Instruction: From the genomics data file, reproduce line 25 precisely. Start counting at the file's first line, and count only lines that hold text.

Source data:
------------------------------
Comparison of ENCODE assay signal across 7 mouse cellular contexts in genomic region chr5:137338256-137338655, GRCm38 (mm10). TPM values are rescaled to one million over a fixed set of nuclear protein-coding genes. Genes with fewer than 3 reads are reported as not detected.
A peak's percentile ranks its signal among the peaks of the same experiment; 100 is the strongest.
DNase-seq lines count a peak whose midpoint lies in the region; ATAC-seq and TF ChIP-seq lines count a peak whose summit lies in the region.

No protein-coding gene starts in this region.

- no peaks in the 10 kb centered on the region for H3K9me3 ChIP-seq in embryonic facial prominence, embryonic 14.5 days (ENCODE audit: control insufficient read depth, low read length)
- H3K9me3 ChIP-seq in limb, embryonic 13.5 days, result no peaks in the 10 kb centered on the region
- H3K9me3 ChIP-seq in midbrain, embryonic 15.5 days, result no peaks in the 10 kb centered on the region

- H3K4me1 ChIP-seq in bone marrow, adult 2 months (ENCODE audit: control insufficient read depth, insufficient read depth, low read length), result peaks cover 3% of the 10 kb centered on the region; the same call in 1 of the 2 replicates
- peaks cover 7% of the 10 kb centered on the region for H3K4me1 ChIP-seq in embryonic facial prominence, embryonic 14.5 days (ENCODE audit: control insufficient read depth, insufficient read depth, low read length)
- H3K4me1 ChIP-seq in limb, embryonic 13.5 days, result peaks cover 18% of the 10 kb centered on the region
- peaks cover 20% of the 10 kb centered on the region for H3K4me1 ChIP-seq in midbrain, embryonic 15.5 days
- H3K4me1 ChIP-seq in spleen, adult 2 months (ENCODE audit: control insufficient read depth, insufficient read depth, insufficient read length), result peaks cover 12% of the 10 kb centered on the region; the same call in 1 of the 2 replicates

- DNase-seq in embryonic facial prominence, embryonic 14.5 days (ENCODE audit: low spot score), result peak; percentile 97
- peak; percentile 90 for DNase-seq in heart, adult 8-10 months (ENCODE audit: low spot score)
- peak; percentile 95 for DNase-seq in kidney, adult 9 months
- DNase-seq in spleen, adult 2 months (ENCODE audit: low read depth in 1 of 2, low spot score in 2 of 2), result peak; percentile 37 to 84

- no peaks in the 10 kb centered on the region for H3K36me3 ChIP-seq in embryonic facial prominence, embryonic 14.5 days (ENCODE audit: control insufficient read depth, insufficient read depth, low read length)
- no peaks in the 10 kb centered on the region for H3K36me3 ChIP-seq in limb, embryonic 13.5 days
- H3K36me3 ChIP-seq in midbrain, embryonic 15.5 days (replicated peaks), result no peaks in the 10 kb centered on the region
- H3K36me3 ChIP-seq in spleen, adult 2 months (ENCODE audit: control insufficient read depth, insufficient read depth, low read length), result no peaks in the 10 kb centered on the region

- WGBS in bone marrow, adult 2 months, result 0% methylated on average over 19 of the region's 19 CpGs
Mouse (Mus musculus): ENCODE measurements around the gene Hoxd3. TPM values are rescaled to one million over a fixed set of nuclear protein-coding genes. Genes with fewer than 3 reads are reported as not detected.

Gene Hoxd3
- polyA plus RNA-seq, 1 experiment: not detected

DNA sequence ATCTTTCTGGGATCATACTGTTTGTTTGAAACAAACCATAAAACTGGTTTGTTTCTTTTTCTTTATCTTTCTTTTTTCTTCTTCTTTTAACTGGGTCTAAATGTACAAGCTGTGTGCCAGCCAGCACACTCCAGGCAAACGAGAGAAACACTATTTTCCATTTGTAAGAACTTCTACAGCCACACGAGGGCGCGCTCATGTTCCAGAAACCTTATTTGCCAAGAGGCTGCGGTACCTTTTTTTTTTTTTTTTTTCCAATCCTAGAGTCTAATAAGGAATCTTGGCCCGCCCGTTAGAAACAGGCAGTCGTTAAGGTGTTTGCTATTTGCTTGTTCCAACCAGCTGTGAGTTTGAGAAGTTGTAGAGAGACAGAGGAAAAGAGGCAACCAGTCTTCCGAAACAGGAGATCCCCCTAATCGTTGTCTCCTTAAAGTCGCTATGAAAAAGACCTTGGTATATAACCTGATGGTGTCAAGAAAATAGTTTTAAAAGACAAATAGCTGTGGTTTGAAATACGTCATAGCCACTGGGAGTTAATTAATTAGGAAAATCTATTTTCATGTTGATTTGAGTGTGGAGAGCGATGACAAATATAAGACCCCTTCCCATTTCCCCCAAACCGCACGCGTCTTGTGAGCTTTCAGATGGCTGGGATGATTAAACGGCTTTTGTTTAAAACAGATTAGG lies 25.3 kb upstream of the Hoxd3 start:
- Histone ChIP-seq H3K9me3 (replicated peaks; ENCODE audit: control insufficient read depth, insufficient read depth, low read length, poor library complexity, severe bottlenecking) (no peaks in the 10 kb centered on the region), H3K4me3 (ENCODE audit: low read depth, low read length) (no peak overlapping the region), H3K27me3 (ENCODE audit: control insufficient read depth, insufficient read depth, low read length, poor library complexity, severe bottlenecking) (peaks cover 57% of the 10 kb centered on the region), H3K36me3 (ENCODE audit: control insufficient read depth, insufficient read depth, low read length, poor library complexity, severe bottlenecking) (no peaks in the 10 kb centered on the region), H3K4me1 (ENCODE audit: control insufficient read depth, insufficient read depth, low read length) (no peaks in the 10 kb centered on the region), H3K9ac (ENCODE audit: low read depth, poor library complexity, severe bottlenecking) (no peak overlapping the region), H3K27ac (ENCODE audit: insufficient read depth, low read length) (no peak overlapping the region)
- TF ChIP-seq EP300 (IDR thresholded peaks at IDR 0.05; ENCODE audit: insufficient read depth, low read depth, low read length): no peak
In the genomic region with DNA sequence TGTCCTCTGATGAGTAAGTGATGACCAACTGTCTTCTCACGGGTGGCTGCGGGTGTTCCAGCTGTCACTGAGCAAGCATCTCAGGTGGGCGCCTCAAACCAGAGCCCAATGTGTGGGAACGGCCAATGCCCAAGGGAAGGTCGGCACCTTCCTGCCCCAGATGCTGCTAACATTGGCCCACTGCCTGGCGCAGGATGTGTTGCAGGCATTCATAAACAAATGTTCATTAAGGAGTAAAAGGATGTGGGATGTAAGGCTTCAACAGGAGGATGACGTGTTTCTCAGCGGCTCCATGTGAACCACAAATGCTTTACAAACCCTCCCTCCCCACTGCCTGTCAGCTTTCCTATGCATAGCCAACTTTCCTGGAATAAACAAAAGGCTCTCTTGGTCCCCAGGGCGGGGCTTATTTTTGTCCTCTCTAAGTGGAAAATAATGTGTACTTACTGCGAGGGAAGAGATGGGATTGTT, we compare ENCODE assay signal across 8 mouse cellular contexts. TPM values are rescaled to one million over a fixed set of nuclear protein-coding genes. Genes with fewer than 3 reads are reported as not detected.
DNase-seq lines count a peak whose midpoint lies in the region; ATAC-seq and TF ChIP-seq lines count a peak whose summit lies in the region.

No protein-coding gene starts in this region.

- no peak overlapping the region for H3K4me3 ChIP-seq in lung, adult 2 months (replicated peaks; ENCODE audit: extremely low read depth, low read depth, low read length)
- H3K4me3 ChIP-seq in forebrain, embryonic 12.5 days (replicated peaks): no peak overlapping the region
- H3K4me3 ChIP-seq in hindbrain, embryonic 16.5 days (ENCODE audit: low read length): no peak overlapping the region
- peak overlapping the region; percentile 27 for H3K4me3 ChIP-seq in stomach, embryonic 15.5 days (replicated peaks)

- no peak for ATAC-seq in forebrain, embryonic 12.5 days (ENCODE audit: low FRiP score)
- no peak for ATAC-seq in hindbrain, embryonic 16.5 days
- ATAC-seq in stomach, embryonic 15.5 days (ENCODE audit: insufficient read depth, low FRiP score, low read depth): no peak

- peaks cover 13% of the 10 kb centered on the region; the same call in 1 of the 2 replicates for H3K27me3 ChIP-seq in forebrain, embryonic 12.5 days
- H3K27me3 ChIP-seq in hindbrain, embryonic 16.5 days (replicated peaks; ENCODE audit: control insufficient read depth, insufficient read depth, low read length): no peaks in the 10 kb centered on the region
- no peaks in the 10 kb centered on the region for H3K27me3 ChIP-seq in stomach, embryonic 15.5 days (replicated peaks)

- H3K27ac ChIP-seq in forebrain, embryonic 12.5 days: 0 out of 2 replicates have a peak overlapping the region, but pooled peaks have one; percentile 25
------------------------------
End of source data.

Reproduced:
DNA sequence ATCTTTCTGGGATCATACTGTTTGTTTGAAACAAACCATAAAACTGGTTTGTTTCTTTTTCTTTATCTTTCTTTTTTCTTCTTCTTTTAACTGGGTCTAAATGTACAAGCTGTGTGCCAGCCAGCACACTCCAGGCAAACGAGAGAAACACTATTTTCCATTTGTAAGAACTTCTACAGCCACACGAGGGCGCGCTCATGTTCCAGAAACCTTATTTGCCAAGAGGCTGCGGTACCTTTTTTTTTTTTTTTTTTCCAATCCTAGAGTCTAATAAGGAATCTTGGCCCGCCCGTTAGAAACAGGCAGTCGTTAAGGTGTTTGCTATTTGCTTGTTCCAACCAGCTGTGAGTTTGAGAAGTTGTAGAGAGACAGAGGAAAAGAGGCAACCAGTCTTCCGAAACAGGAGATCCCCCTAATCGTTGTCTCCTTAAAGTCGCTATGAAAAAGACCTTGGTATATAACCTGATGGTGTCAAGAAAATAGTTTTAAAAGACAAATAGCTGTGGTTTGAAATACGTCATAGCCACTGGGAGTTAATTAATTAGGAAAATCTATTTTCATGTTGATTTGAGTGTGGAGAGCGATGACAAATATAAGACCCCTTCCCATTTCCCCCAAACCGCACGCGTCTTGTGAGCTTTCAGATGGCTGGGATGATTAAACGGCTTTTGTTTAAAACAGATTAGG lies 25.3 kb upstream of the Hoxd3 start: